“I bet there’s a million of them.”

“Yes sir. Bass as big as your arm and Blue Gill so fat you can’t fit but one in a frying pan.”

Toby was sad to know his friend had died. This was his first real experience with death. He’d heard about heaven, and he had heard that Mr. Wayne had gone there in the night.


“Yes sir.”

“Do you suppose there’s a special place in heaven for preachers?”

Gabe was quiet for a few minutes. The boy’s questions were getting to be a little bit theologically challenging for a fella used to sitting on the back row at church.

“Do ya?”

Gabe took his best shot. “Naw. I reckon not, son. The way I figure it, God loves all his children the same. Preacher or farmer, it don’t make no difference to God as long as you belong to Him.”

Toby was chewing on his lip again.

“Now, that don’t mean that heaven’s not a special place. I bet right now heaven is about the busiest place you could imagine. Old Michael is shouting out orders left and right.”

“What for?”

“Mr. Wayne’s arrival, of course.”

“What do you mean?”

“Well, it’s a big deal when one of God’s own sets foot in heaven for the first time. You remember when we surprised your grandma for her birthday. We rented the VFW and put up balloons and had cake and music and dancing and more friends than you could count?”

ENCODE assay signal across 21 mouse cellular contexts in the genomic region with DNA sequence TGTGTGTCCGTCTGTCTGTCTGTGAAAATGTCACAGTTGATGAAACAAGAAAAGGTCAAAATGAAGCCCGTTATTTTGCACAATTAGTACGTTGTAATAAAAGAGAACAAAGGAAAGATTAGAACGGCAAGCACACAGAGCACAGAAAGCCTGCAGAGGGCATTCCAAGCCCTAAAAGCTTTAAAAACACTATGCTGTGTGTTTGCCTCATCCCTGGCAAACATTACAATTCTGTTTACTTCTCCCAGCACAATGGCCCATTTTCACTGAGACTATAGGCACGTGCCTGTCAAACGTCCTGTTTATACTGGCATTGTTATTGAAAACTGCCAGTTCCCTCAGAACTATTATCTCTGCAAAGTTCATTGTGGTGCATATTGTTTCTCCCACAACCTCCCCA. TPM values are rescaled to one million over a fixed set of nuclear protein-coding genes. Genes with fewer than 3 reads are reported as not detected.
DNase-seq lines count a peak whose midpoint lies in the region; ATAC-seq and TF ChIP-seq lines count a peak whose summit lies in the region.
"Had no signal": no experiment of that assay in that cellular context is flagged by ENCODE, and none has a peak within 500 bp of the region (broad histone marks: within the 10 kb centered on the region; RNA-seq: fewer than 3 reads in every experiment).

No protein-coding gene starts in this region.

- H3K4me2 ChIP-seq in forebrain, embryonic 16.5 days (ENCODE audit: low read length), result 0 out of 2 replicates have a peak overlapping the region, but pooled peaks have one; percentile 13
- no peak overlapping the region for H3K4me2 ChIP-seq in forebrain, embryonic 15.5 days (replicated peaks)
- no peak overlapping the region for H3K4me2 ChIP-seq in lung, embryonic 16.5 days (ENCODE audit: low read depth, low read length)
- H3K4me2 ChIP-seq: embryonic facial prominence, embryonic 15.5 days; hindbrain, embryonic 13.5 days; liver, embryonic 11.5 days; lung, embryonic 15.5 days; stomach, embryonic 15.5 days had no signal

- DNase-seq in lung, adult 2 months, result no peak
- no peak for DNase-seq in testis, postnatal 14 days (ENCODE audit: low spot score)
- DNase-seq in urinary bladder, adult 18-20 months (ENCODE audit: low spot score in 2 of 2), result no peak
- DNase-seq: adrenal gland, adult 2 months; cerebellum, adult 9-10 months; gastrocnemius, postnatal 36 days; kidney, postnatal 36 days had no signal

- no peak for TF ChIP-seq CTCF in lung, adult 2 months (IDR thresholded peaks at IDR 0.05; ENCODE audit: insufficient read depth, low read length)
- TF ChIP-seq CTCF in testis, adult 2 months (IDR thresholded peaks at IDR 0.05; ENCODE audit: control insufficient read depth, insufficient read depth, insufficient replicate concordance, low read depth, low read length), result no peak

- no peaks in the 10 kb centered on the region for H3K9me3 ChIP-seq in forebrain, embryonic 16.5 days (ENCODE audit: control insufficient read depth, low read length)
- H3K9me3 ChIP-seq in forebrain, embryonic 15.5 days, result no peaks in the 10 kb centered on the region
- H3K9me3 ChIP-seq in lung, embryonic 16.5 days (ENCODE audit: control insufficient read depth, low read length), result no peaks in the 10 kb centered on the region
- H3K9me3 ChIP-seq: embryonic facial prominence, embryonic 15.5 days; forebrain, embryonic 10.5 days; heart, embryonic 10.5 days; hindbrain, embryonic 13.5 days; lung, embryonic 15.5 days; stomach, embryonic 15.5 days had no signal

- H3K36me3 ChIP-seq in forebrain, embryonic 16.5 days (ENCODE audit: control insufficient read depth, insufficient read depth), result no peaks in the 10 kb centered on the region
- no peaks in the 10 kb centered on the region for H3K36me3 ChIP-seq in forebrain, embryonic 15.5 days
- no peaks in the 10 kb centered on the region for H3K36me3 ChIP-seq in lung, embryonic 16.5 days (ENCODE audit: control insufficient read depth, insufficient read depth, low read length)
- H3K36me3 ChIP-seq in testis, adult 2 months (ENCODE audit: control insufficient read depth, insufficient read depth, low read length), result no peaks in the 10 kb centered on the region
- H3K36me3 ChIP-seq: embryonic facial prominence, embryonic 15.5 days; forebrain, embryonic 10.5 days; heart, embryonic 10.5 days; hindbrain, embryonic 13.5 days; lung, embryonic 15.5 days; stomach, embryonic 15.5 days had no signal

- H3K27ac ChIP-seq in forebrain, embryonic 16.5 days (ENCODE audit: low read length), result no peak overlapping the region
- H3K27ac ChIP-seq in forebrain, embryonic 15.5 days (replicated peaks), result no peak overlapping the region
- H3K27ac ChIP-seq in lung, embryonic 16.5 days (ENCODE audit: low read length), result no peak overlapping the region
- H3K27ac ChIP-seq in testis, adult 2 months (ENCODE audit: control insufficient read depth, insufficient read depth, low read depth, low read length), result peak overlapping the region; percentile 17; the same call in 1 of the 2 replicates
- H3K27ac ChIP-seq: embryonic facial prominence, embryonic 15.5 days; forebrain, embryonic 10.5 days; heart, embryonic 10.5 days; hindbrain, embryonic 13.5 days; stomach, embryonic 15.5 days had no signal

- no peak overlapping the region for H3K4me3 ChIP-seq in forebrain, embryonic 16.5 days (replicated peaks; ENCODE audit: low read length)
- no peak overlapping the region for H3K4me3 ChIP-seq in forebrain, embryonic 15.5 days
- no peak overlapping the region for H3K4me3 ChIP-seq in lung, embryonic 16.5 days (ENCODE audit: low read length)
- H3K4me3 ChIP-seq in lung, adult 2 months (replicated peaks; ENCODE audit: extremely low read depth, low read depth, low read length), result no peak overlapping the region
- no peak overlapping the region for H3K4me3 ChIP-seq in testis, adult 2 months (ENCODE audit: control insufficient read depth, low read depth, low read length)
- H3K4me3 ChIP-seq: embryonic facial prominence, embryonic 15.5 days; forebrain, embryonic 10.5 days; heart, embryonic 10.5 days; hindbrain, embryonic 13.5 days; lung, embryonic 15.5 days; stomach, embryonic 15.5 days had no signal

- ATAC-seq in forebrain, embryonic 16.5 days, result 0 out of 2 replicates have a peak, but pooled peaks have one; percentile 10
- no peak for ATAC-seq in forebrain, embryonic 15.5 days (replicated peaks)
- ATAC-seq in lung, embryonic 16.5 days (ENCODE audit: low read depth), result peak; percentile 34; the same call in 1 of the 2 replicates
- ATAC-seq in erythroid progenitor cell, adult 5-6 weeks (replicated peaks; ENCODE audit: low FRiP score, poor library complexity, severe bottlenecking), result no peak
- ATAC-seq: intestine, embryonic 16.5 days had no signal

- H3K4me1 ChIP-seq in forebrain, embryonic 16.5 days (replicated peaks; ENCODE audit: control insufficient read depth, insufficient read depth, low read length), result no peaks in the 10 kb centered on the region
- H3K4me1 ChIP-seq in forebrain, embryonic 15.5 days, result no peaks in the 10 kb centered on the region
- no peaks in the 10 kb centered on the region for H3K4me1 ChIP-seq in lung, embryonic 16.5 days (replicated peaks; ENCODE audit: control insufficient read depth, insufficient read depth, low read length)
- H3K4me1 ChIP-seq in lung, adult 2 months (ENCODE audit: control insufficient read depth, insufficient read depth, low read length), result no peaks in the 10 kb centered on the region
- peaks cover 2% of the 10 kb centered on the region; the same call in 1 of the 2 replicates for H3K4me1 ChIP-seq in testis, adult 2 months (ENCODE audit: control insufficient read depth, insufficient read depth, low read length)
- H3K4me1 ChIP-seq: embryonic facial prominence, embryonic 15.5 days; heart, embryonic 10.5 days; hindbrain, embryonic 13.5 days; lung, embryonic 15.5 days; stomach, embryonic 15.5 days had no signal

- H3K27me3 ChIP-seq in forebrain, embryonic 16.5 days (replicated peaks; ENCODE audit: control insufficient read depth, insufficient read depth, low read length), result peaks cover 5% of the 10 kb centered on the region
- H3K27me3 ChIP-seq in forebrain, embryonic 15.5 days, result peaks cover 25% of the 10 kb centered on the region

“Yes sir.”

“And you remember how everybody was hustling around laying out the food and fixing the tea and making sure we had enough chairs. Your mom and dad were busy making a fuss over every little detail, trying to make everything just right. That place was just about as busy as a beehive.”

Toby remembered everything. “And Uncle George and Uncle Henry were tuning up their guitars and fiddle.”

“That’s right,” Gabe said. “Then, just before your grandma got there, we all got real quiet. You could’a heard a feather drop. We wanted to surprise your grandma.”

“Yeah, yeah, yeah. And when she walked through the door we all shouted and the whole place went crazy.”

“That’s it,” Gabe said. “That’s what’s going on in heaven right now.”

“You mean a birthday party?”

“No sir. A homecoming party for Mr. Wayne. The biggest party you’ve ever seen. God himself is sitting at the head table. And as soon as Mr. Wayne set foot in heaven last night, the whole place errupted in applause like thunder.”